Photos and Story by Noel T. Braymer
Recently I went to visit Fresno for the first time. I have been on the train going through Fresno many times. I have also stopped in Fresno a few times. I even went to Fresno for a RailPAC meeting several years ago. But I’ve never really visited Fresno. I wanted to see the location of the future High Speed Rail Station and if there were any signs of demolition along the right of way.
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After leaving the Amtrak Station, I turned left and walked west towards the center of downtown Fresno to the UP tracks just under a mile away. In the heart of downtown there are many impressive, often very tall office buildings. But most of the buildings in downtown Fresno are old, predating World War II. Looking at the windows of some of the office buildings I could see they were mostly empty. What newer buildings I could see generally were government buildings. Downtown Fresno is fairly clean and had fewer homeless than what you’d expect in the downtowns of most large cities, Fresno is the 5th largest city in California. But it is clear that Fresno’s best days had been long in the past.
When I got to the UP tracks I was at the end of downtown Fresno. The area west of the UP was full of vacant lots and rundown buildings, many of them unoccupied. This is where the high speed tracks and train station will be built in Fresno. H street is on the east side of the UP where Fresno’s pride and joy is Chukchansi Park. It is the city’s public sports stadium and home for its local minor league baseball team. Across H street and just to the north of Chukchansi Park is the Greyhound Bus Station which has been at this location for many years. Right behind it is the 1889 Southern Pacific Station building which of course is no longer a train station. A short block to the west is G Street.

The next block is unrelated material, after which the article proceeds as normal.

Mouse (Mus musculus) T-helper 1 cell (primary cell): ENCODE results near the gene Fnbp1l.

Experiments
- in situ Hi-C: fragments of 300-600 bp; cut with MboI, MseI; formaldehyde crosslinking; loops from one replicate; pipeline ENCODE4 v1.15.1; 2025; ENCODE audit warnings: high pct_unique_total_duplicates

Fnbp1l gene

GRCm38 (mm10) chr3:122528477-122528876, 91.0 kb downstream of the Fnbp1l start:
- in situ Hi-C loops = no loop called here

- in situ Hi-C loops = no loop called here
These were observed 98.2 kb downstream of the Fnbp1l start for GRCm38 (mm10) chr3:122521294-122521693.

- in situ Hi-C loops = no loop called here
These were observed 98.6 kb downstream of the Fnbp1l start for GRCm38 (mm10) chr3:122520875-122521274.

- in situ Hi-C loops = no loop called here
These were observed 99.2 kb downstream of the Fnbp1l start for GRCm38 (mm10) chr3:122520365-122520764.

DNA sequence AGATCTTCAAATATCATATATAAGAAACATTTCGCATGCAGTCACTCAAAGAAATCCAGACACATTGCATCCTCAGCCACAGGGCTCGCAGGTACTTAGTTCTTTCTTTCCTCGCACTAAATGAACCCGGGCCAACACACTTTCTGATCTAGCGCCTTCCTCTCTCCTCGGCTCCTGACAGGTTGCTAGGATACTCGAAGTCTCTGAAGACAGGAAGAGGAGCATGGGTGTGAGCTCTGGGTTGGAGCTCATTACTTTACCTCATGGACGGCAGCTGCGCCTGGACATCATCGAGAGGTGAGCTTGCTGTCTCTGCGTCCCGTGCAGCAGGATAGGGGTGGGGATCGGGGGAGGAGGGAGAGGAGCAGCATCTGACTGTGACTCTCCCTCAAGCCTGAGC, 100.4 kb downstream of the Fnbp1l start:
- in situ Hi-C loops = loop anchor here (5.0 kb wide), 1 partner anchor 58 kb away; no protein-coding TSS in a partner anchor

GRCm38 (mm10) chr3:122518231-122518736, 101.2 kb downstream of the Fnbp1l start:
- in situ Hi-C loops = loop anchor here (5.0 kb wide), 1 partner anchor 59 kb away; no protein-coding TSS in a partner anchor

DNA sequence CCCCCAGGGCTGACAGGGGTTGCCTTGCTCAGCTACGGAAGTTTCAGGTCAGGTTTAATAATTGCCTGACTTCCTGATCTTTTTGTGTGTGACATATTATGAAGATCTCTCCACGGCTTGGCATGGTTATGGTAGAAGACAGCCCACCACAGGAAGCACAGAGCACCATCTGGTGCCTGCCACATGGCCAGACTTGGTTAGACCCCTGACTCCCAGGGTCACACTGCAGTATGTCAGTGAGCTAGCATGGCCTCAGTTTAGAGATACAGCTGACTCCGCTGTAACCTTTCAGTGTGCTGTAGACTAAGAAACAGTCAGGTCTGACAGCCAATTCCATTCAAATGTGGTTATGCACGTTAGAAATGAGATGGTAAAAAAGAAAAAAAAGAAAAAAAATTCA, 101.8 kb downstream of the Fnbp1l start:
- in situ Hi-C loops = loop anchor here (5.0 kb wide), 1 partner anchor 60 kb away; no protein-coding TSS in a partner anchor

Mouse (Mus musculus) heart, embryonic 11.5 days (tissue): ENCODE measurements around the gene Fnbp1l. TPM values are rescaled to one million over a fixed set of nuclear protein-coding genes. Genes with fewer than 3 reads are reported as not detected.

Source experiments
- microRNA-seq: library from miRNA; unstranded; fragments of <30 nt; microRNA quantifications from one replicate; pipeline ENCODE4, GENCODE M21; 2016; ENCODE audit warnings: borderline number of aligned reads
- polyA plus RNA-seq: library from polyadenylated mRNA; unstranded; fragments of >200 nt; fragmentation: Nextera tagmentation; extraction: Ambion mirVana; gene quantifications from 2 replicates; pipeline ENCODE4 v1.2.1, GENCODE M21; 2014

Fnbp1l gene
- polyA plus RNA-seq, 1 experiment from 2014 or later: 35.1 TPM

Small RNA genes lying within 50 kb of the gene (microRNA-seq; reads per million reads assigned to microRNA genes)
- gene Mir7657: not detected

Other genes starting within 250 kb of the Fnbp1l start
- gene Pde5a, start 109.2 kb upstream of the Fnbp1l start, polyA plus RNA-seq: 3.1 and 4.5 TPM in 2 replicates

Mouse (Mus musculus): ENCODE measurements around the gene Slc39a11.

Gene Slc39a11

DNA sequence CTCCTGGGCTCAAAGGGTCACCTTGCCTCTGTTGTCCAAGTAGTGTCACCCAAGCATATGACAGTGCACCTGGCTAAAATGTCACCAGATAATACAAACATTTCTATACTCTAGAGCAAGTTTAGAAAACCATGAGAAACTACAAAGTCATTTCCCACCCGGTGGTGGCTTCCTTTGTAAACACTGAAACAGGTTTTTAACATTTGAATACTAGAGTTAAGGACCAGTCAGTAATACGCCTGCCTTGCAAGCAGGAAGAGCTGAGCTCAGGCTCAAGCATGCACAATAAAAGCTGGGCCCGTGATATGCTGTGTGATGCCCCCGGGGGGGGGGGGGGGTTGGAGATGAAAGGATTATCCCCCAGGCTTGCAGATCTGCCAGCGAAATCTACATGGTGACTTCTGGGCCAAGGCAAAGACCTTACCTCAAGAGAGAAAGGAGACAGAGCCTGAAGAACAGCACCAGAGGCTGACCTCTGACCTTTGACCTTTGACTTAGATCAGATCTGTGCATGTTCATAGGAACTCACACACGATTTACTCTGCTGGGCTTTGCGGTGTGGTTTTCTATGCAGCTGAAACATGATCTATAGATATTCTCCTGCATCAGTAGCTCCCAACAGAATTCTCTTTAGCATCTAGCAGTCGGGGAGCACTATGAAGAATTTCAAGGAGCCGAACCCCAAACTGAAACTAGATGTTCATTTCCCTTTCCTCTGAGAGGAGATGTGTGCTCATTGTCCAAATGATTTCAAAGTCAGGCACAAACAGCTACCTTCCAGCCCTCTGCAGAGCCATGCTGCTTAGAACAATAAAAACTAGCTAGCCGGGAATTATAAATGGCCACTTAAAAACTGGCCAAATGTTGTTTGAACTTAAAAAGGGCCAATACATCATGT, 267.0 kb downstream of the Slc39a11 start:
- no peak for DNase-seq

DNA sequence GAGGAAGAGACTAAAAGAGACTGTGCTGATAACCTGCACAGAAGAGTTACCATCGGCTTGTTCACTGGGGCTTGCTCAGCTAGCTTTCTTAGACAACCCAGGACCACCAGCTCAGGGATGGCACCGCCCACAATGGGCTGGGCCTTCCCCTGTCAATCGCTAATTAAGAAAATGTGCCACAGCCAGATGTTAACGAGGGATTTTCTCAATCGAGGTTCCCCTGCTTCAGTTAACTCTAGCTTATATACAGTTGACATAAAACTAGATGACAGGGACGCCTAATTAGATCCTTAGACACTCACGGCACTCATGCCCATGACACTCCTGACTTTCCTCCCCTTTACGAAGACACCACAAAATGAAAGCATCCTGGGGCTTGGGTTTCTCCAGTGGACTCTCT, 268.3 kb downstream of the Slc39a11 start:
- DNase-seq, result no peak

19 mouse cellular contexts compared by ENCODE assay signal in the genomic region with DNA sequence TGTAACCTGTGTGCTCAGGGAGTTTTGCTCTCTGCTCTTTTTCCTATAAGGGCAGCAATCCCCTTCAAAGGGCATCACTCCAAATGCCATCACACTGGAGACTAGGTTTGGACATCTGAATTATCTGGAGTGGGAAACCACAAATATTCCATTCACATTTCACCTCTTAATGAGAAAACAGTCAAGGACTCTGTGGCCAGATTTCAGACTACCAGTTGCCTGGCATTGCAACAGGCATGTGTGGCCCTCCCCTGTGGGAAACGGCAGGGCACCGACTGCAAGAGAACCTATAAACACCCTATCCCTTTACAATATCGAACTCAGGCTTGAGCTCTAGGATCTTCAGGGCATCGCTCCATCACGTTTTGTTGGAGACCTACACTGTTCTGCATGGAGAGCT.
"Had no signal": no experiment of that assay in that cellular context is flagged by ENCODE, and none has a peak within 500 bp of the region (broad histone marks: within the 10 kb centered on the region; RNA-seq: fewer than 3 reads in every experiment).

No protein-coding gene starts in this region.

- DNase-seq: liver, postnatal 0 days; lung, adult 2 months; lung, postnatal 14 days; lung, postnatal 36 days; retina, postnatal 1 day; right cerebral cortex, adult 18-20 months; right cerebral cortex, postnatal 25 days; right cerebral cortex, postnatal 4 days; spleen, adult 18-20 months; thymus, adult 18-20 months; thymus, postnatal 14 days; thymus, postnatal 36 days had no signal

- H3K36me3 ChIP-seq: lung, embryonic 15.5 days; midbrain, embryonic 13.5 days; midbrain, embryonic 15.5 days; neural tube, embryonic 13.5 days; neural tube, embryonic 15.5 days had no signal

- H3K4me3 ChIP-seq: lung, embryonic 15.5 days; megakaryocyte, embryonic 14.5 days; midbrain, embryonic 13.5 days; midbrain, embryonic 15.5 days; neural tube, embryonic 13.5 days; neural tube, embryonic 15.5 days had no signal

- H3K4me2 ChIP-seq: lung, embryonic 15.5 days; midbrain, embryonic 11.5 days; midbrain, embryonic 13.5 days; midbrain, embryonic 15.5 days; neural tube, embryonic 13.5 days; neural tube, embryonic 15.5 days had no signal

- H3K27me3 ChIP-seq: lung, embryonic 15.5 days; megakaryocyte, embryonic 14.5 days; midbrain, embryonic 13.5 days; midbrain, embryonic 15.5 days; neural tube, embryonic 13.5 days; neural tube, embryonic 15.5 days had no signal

The UP refused to cooperate with using any of their right of way for the High Speed Rail project. But Fresno wanted the tracks and station for High Speed Rail on the west side of downtown near the UP and 99 freeway. At the future station which will be by G Street, land next to the UP right of way is being bought for the High Speed Rail right of way. In some places city streets like Golden State Blvd will be used for right of way. The Fresno High Speed Rail Station will be at G St and Maricopa which is roughly opposite the old SP Station building. It will have a pedestrian bridge over the UP tracks for direct connections to downtown Fresno.
It is hard to tell which boarded-up buildings in the area around the station are slated for demolition since there are no signs saying property of California High Speed Rail Authority. One building being demolished for High Speed Rail is a large, abandoned Del Monte Packing House near Chukchinsi Park which recently had major fire damage. Ironically most of the demolition for the High Speed Rail project is not for the right of way, but for road overpasses. The High Speed Tracks in Fresno are mostly being laid at grade. But to grade separate the railroad, highway overpasses are being built to lift the roads over the railroad. To build these many overpasses is where most of the property is being condemned and buildings demolished.